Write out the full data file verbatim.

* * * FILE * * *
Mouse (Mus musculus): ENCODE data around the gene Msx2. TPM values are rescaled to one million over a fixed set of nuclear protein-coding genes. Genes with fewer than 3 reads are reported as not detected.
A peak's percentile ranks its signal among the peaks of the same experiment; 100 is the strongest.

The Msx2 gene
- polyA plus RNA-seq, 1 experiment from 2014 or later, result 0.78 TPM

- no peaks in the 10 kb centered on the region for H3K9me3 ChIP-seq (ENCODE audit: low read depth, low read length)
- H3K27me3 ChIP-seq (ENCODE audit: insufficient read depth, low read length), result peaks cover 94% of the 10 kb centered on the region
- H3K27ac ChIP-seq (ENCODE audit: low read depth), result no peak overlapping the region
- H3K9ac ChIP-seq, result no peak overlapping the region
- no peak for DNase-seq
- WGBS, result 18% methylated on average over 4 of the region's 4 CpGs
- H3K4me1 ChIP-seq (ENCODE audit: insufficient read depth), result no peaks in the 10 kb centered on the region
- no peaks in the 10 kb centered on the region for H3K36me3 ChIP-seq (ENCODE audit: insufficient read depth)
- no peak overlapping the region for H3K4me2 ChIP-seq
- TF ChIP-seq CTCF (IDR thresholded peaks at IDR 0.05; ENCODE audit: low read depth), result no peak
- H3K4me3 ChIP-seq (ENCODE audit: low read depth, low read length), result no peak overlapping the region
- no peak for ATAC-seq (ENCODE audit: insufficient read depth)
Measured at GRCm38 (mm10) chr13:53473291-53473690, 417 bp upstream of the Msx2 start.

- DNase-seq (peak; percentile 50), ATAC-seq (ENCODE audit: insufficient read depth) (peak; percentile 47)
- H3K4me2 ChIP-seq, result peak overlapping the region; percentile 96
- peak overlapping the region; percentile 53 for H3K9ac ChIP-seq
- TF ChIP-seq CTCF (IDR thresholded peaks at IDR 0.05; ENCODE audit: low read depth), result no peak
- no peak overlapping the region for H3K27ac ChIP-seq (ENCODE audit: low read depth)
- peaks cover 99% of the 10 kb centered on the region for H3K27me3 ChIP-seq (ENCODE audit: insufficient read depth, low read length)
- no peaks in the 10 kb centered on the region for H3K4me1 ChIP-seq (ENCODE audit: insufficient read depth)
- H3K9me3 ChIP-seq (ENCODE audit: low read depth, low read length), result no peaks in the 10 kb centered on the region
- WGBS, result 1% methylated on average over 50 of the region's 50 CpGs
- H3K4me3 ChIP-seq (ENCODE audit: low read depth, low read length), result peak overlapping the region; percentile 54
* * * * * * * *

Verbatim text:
Mouse (Mus musculus): ENCODE data around the gene Msx2. TPM values are rescaled to one million over a fixed set of nuclear protein-coding genes. Genes with fewer than 3 reads are reported as not detected.
A peak's percentile ranks its signal among the peaks of the same experiment; 100 is the strongest.

The Msx2 gene
- polyA plus RNA-seq, 1 experiment from 2014 or later, result 0.78 TPM

- no peaks in the 10 kb centered on the region for H3K9me3 ChIP-seq (ENCODE audit: low read depth, low read length)
- H3K27me3 ChIP-seq (ENCODE audit: insufficient read depth, low read length), result peaks cover 94% of the 10 kb centered on the region
- H3K27ac ChIP-seq (ENCODE audit: low read depth), result no peak overlapping the region
- H3K9ac ChIP-seq, result no peak overlapping the region
- no peak for DNase-seq
- WGBS, result 18% methylated on average over 4 of the region's 4 CpGs
- H3K4me1 ChIP-seq (ENCODE audit: insufficient read depth), result no peaks in the 10 kb centered on the region
- no peaks in the 10 kb centered on the region for H3K36me3 ChIP-seq (ENCODE audit: insufficient read depth)
- no peak overlapping the region for H3K4me2 ChIP-seq
- TF ChIP-seq CTCF (IDR thresholded peaks at IDR 0.05; ENCODE audit: low read depth), result no peak
- H3K4me3 ChIP-seq (ENCODE audit: low read depth, low read length), result no peak overlapping the region
- no peak for ATAC-seq (ENCODE audit: insufficient read depth)
Measured at GRCm38 (mm10) chr13:53473291-53473690, 417 bp upstream of the Msx2 start.

- DNase-seq (peak; percentile 50), ATAC-seq (ENCODE audit: insufficient read depth) (peak; percentile 47)
- H3K4me2 ChIP-seq, result peak overlapping the region; percentile 96
- peak overlapping the region; percentile 53 for H3K9ac ChIP-seq
- TF ChIP-seq CTCF (IDR thresholded peaks at IDR 0.05; ENCODE audit: low read depth), result no peak
- no peak overlapping the region for H3K27ac ChIP-seq (ENCODE audit: low read depth)
- peaks cover 99% of the 10 kb centered on the region for H3K27me3 ChIP-seq (ENCODE audit: insufficient read depth, low read length)
- no peaks in the 10 kb centered on the region for H3K4me1 ChIP-seq (ENCODE audit: insufficient read depth)
- H3K9me3 ChIP-seq (ENCODE audit: low read depth, low read length), result no peaks in the 10 kb centered on the region
- WGBS, result 1% methylated on average over 50 of the region's 50 CpGs
- H3K4me3 ChIP-seq (ENCODE audit: low read depth, low read length), result peak overlapping the region; percentile 54